It’s easy to confuse depression and fatigue. Tonight I was laying on my couch, after watching a mediocre legal thriller on Netflix, and I wanted to do nothing, and that made me kind of depressed.
So I made myself get up and walk to Ralphs and buy groceries to make dinner. As I’m walking, I listen to Daniel Johnston on my ipod, and it’s inspiring. When I get home, I feel compelled to write. Sometimes all it takes is a walk and some good music to get me out of a funk.
I am tired. Do most people think about these things? I sometimes wonder how my day-to-day suffering compares to the average person. I heard today that one in six people has some kind of mental illness.
I suppose that’s another thing I want this book to accomplish—to help erase the stigma, the fear of mental illness. To bring my experience to light with the hope that it might help people talk about the pain they hide. To bring it into the light, and have a conversation about it. I think that might make people less lonely.
Usually, when I go outside for a smoke on my rooftop, I like to watch the drunk people outside the bars below. It’s a little voyeuristic, I know. But drunk people are so damned interesting. Sometimes. Other times they’re just loud and irritating.
Sitting at Starbucks, reading an amazing essay about the Illinois State fair, by David Foster Wallace, smoking.
Across from me, two middle-aged white men sit together, discussing religion and politics. One is fat, wearing a jacket with Ronald Reagan embroidered on the breast pocket, and an American flag on the arm. The other man has a goatee and is balding.
They each have a massively thick book on the table in front of them, next to their coffees. The fat one’s book is Plato’s Republic. I can’t make out the title of the other guy’s book, but it has the word “Christian” in the title.
I wish I could hear their conversation better. One guy mentions an article he just read in the National Review.
It’s kind of surreal being the only customer in Koo Koo Chinese Food at 8:30pm on a Monday.
I sit and eat my orange chicken and watch The Bachelor on a flat screen TV and I am stunned by the naivete and shallowness of the characters.
They spend ONE day together on Maui in these super contrived situations and by the end of the day they are confessing their love for each other and talking about marriage. Marriage?!
I watched the early Stanley Kubrick movie “Paths of Glory” tonight. I know, from later interviews, that Kubrick wasn’t too fond of this movie. But I like “Paths of Glory.”
The closing scene is especially beautiful. A bunch of French soldiers sit in a bar, cat-calling and harassing an attractive German prisoner. They sound and behave like animals.
But then she starts to sing beautifully, and her song totally silences the drunk, horny, crass soldiers. They begin to sing along, many of them crying.
I think it’s a statement about the power of art to inspire the “better angels of our nature.” To make us noble.
Maybe Kubrick didn’t like this film in his later years because it wasn’t’ ironic or satirical. It was a totally sincere moment. But I think sincerity, when it is truly sincere (and not cheesy or cliché) has a place in art.
When we first meet, it will be wonderful. We will have so much to talk about, like ideas for special dates we can go on and it will be fun.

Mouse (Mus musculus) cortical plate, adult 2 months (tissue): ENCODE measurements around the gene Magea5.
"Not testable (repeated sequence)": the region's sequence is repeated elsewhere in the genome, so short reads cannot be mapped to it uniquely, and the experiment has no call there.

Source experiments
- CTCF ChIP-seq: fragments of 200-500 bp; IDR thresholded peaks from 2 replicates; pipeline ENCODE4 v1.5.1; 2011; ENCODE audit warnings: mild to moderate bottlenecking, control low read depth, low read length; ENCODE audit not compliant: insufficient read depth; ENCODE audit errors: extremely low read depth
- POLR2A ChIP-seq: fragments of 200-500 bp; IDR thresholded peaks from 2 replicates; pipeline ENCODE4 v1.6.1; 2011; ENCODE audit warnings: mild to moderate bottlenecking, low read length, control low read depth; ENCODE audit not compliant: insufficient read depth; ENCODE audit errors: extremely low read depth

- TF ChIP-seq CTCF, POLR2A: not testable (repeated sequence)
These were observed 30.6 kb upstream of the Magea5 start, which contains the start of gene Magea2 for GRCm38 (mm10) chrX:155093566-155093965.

The first time we attempt sex, I will have erectile dysfunction and I will blame it on the alcohol and the Paxil.
But the second time it will be great.
We will hang out all the time and be a real couple and we won’t feel lonely.
But then you will get a little “clingy” and, being an essentially introverted person, I will feel uncomfortable. When you grab my arm in public all the time, I will secretly think, “I don’t want to be your crutch.”
And after a while, our phone conversations will be replaced by texts, and you will text me way more than I will text you, and you will want to hang out every day, and I will actually start to kind of resent you, and I will feel guilty about this.
I will send texts to other girls sometimes.
I will tell you I need space.
It will take me a while to work up the nerve to actually break up with you, and I will get anxiety and stomach pains and I will be afraid you will try to kill yourself or something.
And after we break up, I will go on a two-week bender and get drunk and chain smoke and have sex with two other women who I’m not really even interested in and I will feel guilty about this too.
One night I will see you at a bar and get drunk and end up having sex with you on my couch and I will feel like a piece of shit in the morning. And we won’t talk for a while and my bender will continue until I think I have an ulcer that will turn out not to be an ulcer.
And every night, I will send increasingly desperate drunk texts to every girl I’ve ever liked, and some I didn’t, whose number I still haven’t deleted. I will text lines of sad poetry, and sometimes they will respond in the morning with responses like “What the hell?” or, more commonly, “WTF?”
I will not cut my hair or beard for a long time.
I will consider visiting a girl in Arizona, but I will not.
And eventually my life will settle back into it’s normal routine of writing and teaching and loneliness and an ever-deepening cynicism about love.
My car is a mess of papers, water bottles, fast food wrappers, books. My room is strewn with ungraded papers. My kitchen is full of dirty dishes. My storage room is a mess of photographs, canvases, paints, and artworks in progress. Weary yet inspired, I move forward.